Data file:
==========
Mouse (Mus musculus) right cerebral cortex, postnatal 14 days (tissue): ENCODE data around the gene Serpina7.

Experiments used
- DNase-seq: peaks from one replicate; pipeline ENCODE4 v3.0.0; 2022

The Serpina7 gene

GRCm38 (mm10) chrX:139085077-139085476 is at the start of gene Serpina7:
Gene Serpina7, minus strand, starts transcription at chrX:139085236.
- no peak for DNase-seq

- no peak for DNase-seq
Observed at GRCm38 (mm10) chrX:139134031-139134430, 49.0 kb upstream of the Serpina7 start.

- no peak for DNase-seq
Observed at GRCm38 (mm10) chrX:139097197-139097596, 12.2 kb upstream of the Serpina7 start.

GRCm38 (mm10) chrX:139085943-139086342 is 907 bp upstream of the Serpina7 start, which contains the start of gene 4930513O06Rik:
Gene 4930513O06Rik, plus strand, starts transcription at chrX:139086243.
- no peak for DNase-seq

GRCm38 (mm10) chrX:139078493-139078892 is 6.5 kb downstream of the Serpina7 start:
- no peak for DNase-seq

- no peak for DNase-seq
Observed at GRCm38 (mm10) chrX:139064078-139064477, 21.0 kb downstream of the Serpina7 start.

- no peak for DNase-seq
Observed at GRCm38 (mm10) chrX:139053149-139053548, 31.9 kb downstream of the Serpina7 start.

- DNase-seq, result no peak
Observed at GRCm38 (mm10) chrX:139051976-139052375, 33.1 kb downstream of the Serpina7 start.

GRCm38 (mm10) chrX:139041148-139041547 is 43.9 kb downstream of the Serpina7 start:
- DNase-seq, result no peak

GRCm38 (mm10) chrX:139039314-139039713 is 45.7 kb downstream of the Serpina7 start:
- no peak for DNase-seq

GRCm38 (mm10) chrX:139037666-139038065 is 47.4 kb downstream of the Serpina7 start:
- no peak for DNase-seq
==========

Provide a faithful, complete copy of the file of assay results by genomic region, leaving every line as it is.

Mouse (Mus musculus) right cerebral cortex, postnatal 14 days (tissue): ENCODE data around the gene Serpina7.

Experiments used
- DNase-seq: peaks from one replicate; pipeline ENCODE4 v3.0.0; 2022

The Serpina7 gene

GRCm38 (mm10) chrX:139085077-139085476 is at the start of gene Serpina7:
Gene Serpina7, minus strand, starts transcription at chrX:139085236.
- no peak for DNase-seq

- no peak for DNase-seq
Observed at GRCm38 (mm10) chrX:139134031-139134430, 49.0 kb upstream of the Serpina7 start.

- no peak for DNase-seq
Observed at GRCm38 (mm10) chrX:139097197-139097596, 12.2 kb upstream of the Serpina7 start.

GRCm38 (mm10) chrX:139085943-139086342 is 907 bp upstream of the Serpina7 start, which contains the start of gene 4930513O06Rik:
Gene 4930513O06Rik, plus strand, starts transcription at chrX:139086243.
- no peak for DNase-seq

GRCm38 (mm10) chrX:139078493-139078892 is 6.5 kb downstream of the Serpina7 start:
- no peak for DNase-seq

- no peak for DNase-seq
Observed at GRCm38 (mm10) chrX:139064078-139064477, 21.0 kb downstream of the Serpina7 start.

- no peak for DNase-seq
Observed at GRCm38 (mm10) chrX:139053149-139053548, 31.9 kb downstream of the Serpina7 start.

- DNase-seq, result no peak
Observed at GRCm38 (mm10) chrX:139051976-139052375, 33.1 kb downstream of the Serpina7 start.

GRCm38 (mm10) chrX:139041148-139041547 is 43.9 kb downstream of the Serpina7 start:
- DNase-seq, result no peak

GRCm38 (mm10) chrX:139039314-139039713 is 45.7 kb downstream of the Serpina7 start:
- no peak for DNase-seq

GRCm38 (mm10) chrX:139037666-139038065 is 47.4 kb downstream of the Serpina7 start:
- no peak for DNase-seq